Thursday, August 4, 2022

Disclosures Lead To Proposed Censure

An Illinois Hearing Board has recommended a public censure for an attorney's disclosure of confidential medical records

Respondent admits he provided two documents to his expert witness after the court had entered an order deeming them privileged and precluding their use in a medical negligence matter. The Hearing Board found Respondent acted knowingly and intentionally when he disobeyed the court’s order, and further found that his conduct prejudiced the administration of justice.

B. Admitted Facts and Evidence Considered

Respondent has been licensed to practice law in Illinois since 1979. (Tr. 77). His practice focuses on personal injury matters, primarily in the area of medical negligence. (Tr. 78-79). Respondent testified that he plans to retire in the next two years. (Tr. 114).

The charges in this matter pertain to Respondent’s representation of the estate of Eugene Wheat, who died in 2016 following a catheterization procedure performed by Patrick Murphy, M.D., at Advocate BroMenn Medical Center (Advocate). While investigating the matter at the request of Wheat’s family, Respondent learned that Advocate suspended Dr. Murphy’s staff privileges after Wheat’s death and Dr. Murphy filed a lawsuit challenging the suspension, Patrick Murphy v. Advocate BroMenn Medical Center, 2016 CH 122 (Circuit Court of McLean County). Respondent then sat in on a hearing in the 2016 CH 122 matter and learned it involved Dr. Murphy’s treatment of Wheat. On or around July 19, 2017, Respondent reviewed the court file for 2016 CH 122 and obtained copies of certain documents from the circuit clerk, including a peer review report generated by an Advocate Intraprofessional Conference Committee (ICC report), and a letter dated June 1, 2016 to Murphy from Advocate’s president of medical staff (June 1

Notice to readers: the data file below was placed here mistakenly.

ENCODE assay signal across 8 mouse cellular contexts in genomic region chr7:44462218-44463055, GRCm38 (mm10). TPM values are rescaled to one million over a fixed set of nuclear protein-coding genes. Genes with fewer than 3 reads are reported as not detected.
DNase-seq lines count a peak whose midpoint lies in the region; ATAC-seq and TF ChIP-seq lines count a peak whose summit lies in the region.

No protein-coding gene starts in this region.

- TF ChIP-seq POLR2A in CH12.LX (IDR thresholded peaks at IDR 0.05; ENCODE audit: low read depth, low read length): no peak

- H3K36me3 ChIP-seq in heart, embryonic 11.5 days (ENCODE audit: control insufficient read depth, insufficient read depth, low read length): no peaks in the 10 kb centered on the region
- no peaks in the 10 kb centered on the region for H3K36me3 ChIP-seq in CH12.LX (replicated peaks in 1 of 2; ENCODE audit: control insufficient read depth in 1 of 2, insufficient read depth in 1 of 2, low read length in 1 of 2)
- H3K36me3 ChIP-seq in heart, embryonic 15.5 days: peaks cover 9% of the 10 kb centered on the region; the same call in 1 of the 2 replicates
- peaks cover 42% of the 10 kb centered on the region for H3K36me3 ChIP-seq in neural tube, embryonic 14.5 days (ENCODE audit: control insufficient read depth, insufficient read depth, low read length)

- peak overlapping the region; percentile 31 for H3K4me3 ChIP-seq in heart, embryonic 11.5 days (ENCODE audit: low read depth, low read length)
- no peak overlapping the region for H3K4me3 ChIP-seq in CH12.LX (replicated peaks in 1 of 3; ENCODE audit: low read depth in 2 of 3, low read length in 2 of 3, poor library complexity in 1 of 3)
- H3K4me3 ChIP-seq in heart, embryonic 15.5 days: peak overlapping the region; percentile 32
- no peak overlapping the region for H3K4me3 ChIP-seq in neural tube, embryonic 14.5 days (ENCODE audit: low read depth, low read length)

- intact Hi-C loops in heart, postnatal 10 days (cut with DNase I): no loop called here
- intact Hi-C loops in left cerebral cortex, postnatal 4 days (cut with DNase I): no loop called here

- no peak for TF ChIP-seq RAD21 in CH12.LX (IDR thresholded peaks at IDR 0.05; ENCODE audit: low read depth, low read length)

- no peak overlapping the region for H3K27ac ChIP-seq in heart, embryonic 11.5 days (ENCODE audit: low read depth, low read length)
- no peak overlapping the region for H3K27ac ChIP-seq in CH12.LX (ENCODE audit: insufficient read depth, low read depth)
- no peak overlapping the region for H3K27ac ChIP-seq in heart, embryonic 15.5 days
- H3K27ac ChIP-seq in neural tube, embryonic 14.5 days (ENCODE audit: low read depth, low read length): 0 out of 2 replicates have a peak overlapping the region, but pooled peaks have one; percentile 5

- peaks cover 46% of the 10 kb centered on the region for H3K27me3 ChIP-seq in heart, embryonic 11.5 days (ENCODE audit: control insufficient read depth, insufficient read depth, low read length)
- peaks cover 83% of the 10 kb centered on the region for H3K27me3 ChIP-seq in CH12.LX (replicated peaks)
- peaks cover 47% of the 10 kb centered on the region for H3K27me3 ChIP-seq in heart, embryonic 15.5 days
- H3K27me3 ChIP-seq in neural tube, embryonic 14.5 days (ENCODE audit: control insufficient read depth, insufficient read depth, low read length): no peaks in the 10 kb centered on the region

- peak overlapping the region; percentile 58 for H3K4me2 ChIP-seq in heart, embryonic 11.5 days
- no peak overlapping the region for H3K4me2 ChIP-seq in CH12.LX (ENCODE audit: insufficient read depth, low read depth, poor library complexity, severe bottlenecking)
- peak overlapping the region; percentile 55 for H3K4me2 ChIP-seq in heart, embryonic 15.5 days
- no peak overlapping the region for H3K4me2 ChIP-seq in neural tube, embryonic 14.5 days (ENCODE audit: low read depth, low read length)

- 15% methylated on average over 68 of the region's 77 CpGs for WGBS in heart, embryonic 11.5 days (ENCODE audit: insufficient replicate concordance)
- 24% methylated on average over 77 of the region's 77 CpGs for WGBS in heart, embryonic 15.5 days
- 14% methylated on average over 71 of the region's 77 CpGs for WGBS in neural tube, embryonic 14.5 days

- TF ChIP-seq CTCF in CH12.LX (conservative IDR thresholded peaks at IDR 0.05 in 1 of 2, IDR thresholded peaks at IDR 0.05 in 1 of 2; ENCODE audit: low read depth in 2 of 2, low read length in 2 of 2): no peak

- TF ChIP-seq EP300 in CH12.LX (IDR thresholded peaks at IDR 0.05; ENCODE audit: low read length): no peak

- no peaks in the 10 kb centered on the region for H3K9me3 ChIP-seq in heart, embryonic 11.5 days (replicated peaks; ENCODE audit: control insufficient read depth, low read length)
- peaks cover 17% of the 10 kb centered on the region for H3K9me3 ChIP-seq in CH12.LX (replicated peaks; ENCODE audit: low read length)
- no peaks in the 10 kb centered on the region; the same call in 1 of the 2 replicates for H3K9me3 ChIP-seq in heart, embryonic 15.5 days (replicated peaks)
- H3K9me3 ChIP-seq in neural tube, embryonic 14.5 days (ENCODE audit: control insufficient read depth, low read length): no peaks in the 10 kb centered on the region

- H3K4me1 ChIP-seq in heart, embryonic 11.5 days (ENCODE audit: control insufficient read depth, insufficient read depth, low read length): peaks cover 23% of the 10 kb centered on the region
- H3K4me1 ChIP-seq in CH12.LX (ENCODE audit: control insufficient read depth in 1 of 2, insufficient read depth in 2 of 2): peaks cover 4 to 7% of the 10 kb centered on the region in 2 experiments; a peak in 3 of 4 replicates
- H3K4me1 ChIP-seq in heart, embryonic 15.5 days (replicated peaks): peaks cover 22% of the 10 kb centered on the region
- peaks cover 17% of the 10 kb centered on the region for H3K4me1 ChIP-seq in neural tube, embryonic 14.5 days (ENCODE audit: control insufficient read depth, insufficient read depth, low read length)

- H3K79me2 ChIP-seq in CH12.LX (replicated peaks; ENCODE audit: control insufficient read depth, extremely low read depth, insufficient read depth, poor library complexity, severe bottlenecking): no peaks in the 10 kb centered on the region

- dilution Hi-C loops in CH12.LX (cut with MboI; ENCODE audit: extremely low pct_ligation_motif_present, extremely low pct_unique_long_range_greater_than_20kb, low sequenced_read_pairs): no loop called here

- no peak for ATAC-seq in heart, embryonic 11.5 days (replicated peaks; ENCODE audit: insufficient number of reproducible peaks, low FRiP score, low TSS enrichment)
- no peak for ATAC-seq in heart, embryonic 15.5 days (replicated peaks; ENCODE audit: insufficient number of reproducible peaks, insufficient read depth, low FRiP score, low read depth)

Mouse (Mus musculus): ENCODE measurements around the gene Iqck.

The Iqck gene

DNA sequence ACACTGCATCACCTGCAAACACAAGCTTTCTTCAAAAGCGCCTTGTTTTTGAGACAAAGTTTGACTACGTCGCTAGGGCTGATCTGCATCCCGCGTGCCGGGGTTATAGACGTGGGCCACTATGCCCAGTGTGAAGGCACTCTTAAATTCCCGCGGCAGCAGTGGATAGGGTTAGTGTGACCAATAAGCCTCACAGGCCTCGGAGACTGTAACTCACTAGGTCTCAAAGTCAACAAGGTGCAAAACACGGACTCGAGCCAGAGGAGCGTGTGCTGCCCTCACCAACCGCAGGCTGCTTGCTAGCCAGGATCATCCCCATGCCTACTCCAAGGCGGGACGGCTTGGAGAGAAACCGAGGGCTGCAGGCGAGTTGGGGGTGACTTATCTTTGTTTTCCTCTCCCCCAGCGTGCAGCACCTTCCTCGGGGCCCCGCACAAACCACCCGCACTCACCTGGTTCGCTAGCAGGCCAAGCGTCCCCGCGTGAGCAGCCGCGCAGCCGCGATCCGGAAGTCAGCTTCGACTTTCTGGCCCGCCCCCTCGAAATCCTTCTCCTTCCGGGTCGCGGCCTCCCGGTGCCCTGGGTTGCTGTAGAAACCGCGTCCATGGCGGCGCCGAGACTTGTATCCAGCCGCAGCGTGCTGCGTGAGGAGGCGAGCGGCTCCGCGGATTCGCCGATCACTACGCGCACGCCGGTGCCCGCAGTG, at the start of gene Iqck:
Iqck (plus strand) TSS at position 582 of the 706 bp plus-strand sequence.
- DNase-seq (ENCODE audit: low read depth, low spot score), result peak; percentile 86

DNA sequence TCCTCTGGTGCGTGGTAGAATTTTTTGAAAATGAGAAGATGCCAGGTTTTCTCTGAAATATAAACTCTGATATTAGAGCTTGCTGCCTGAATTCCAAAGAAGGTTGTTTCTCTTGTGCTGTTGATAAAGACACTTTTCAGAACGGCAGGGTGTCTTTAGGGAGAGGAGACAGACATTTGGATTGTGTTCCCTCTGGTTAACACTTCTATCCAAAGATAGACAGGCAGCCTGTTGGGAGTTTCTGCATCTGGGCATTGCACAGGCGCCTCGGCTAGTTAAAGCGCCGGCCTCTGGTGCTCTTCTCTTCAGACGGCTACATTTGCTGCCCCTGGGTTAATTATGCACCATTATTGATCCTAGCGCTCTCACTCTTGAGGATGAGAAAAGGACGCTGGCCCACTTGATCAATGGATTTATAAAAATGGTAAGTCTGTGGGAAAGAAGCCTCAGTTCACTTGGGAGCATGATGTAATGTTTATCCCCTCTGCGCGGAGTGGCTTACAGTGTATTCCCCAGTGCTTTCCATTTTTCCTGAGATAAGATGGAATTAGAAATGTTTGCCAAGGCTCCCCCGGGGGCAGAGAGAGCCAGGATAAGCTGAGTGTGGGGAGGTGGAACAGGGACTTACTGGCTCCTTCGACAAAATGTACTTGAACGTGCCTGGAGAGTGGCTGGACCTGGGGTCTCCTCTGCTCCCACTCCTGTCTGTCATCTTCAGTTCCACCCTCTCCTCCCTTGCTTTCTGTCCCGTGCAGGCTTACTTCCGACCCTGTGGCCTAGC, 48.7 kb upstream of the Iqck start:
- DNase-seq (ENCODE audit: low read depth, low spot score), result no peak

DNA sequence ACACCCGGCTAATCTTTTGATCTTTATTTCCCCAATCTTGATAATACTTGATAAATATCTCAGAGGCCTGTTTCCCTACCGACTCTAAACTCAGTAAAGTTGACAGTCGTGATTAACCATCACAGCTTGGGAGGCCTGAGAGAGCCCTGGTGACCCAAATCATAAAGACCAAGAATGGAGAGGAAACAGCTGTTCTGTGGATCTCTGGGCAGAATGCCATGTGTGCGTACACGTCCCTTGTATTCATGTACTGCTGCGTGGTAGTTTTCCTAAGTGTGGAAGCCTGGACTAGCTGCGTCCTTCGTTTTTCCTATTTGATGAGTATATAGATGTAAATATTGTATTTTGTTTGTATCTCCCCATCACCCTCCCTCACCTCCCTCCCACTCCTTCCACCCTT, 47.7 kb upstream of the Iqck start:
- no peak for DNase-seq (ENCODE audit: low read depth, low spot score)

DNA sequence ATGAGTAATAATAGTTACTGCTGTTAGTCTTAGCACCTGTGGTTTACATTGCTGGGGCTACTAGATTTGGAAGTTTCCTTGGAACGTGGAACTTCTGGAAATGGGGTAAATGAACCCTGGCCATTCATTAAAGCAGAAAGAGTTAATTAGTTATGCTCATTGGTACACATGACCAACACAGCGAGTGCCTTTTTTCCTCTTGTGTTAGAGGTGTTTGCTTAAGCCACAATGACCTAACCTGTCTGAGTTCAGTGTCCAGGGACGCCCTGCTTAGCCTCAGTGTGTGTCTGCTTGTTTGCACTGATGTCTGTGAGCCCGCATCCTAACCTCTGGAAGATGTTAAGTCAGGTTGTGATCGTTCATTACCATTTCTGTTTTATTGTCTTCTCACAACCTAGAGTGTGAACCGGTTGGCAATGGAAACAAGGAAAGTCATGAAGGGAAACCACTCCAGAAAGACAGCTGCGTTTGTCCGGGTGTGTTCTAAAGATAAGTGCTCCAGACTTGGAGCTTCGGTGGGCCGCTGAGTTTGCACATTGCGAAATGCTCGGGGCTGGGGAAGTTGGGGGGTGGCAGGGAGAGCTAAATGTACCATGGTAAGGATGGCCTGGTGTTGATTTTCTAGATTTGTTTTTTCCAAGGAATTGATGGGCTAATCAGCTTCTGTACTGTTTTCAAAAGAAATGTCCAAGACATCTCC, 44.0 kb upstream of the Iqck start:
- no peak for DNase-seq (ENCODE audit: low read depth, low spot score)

letter). (Tr. 127; Resp. Ex. 3). In Respondent’s view, the ICC report “pretty well laid out what [Wheat’s] case against Murphy was”. (Tr. 128). The June 1 letter contained most of the same information as the ICC report. (Tr. 129).

In the Wheat litigation

the court entered an order denying the Motion for Judicial Notice and determining, in relevant part, that the ICC report was privileged and confidential under the Medical Studies Act, 735 ILCS 5/8-2101 et seq., because it contained recommendations arising from the peer review process. The court further determined that the June 1 letter was privileged in part because it contained the results of the peer review process and recommendations and conclusions arising from the peer review process.


Respondent understood the court’s order and understood he was not permitted to disclose the ICC report or unredacted June 1 letter. There was no testimony from Respondent that he forgot about or misunderstood the court’s ruling. On the contrary, Respondent’s own testimony established that he purposely provided the privileged information to Dr. Sanborn to focus Dr. Sanborn’s attention on a particular time period. Respondent also testified that the content of Dr. Sanborn’s written opinions, which Respondent helped draft, mirrored the language in the ICC report to a certain extent because Respondent wanted to make a record for purposes of appeal. The logical inference from this testimony is that Respondent disclosed the privileged documents with the intention that information contained therein would make its way into Dr. Sanborn’s opinions. Thus, the evidence clearly and convincingly established that Respondent’s conduct was not accidental or inadvertent.

The hearing board found substantial mitigation. (Mike Frisch)

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